Birmingham Royal Ballet’s production of The Nutcracker is the Christmas gift that keeps giving. It has just turned 20 and, by the time this review goes to press, it will have had its 400th performance, a formidable statistic for a mere two-decade existence and one that reflects just how popular it is.
So, besides the familiarly magnificent Tchaikovsky score, what’s so special about it? For one thing, it is produced by veteran dance-maker Peter Wright (who also celebrated a birthday over the weekend – his 85th).
Here working in the grandly late-19th-century manner, and retaining a handful of Lev Ivanov’s steps from 1892, he gets pretty much everything spot-on, from his lucid account of the plot to the gorgeously crystalline formations for the snowflakes.
Unlike the Royal’s version, however, BRB’s is also the work of that great stage sorcerer John Macfarlane, who, back in 1991, designed a vision of the tale as tasteful as it is magical.
The costumes and backdrops have a slightly-faded opulence that’s easy on the eye while also adding a subtle twist of melancholy, and Act I’s transformation scene is a thing of genuine wonder, the only one I’ve seen that genuinely leaves the shrinking heroine, Clara, looking the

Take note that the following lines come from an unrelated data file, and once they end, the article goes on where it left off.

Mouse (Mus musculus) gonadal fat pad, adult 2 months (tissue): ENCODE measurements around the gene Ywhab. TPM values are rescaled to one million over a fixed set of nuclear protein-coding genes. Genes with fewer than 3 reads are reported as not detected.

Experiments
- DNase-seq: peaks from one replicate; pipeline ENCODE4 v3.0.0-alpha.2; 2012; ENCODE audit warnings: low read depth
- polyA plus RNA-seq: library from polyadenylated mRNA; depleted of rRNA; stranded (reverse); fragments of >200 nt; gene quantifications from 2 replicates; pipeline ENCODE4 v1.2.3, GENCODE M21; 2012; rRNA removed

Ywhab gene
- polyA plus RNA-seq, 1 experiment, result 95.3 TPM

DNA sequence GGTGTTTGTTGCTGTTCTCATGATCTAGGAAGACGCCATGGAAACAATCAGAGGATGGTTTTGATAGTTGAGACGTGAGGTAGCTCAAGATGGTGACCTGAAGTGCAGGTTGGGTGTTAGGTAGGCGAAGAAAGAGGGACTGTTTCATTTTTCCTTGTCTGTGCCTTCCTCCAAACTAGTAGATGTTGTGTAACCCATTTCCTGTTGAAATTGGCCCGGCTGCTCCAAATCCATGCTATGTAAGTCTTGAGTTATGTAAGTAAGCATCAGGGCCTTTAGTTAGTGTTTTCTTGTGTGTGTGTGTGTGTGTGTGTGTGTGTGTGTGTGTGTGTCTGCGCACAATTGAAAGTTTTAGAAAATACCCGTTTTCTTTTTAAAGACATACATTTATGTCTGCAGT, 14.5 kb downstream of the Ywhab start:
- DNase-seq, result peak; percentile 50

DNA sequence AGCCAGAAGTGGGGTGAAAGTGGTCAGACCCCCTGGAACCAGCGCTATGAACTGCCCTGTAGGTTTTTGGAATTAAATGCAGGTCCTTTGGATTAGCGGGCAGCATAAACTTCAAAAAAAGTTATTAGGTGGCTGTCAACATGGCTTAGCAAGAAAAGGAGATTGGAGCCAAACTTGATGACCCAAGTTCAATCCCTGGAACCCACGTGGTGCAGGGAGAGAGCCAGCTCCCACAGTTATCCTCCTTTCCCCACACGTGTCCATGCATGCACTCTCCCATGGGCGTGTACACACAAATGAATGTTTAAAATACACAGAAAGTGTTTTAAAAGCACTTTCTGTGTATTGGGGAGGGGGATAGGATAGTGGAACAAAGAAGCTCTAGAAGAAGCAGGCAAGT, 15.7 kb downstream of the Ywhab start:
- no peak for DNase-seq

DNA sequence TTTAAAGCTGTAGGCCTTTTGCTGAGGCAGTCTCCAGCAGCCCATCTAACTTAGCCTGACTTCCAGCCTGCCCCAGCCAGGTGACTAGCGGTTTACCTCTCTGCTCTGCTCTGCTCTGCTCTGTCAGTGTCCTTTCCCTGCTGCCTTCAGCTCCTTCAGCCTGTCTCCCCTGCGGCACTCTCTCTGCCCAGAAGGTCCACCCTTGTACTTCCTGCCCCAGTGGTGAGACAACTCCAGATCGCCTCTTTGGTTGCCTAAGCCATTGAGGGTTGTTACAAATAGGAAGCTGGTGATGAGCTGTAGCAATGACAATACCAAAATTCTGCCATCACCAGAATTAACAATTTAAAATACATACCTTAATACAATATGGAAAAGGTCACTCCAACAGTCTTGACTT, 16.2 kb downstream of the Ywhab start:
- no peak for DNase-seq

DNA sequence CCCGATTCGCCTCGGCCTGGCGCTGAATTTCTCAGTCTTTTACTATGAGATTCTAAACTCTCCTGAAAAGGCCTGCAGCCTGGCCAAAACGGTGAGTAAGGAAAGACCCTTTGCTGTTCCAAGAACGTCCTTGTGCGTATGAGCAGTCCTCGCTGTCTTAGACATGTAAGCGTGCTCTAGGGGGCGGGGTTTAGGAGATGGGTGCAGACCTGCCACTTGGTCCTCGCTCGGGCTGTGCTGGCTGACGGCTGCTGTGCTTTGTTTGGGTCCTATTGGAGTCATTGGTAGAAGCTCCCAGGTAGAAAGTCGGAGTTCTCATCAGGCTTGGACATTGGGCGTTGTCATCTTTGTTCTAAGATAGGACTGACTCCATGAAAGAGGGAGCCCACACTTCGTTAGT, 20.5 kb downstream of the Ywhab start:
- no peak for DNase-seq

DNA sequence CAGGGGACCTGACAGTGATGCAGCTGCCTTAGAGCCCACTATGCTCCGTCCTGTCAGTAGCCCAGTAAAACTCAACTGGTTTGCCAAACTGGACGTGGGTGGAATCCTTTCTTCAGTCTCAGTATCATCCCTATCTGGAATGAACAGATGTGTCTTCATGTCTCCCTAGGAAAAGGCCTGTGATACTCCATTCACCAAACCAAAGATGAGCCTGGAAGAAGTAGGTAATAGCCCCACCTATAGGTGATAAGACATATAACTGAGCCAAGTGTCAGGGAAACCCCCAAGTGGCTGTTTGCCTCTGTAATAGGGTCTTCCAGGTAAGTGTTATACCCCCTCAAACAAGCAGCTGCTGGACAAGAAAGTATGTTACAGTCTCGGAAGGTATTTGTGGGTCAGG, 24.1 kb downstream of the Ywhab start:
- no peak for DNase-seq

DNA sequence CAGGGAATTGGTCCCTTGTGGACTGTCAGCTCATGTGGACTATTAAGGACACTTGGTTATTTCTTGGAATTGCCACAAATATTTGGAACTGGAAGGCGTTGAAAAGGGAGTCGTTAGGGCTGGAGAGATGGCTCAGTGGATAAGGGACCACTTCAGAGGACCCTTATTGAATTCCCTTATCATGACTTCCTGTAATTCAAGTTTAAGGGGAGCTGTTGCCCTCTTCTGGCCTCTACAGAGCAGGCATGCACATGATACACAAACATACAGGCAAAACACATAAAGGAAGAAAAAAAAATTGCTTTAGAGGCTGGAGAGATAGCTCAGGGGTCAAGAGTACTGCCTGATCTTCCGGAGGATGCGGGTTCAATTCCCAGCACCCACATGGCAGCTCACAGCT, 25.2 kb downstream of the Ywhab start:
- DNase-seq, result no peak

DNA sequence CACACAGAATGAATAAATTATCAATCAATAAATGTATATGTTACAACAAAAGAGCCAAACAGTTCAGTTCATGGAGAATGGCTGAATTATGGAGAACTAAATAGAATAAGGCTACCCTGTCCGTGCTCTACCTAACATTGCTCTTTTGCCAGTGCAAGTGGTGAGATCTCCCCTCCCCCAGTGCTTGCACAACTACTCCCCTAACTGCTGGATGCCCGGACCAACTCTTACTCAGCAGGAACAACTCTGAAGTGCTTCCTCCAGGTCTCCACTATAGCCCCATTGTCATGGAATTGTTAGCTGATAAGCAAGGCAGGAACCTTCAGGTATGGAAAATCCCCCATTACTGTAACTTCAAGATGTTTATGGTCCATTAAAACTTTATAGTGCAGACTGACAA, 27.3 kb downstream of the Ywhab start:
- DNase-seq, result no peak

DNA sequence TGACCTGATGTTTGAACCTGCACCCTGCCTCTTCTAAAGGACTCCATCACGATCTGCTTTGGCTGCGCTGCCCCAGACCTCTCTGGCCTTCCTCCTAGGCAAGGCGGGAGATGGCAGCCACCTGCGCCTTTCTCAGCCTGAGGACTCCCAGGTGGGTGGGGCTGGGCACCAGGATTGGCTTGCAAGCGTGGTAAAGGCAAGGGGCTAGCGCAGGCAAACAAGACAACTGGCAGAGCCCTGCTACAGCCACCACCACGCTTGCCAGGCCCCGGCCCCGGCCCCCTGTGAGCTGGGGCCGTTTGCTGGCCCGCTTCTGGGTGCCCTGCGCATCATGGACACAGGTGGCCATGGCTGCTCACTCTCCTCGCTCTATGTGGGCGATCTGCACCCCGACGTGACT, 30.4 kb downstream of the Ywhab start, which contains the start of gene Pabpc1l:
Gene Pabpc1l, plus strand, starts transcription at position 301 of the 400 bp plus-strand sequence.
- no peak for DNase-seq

What’s more, so brilliantly executed is all this that you feel as though you, too, have shrunk with the 15-year-old. This helps make the subsequent battle between the rats and toy soldiers – which in most productions leaves one craving the interval and a hefty slug of sauvignon — an exciting spectacle. Children in the audience were goggle-eyed, and I wonder if the adults weren’t taken back to those giddily exciting years when they themselves could more or less fit under their own parents’ Christmas tree.
In a typically lively overall effort, Carol-Anne Millar makes a delectable Clara, suitably yet un-simperingly girlish in the bosom of her family but powerfully showing innocence ceding to passion when in the arms of her prince (an attentive Jamie Bond). Identically enjoyable is Robert Parker, eyes a-twinkle as the magician Drosselmeyer, with Joseph Caley, Céline Gittens and Laëtitia Lo Sardo also standing out in their various roles.
I’d carp that the grand pas de deux between Bond and Nao Sakuma’s sparkly Sugar Plum Fairy was a touch mechanical on Friday, and that the two comedy Chinese in Act II look old-fashioned at best. Still, if you’re going to see only one Nutcracker this season, make it this one. And, should you be unable to make it to its rightful Midlands home, maybe give it a go when it comes to London’s O2 Centre after Boxing Day. If any version of the tale can survive this hangar of a venue, I suspect it is BRB’s.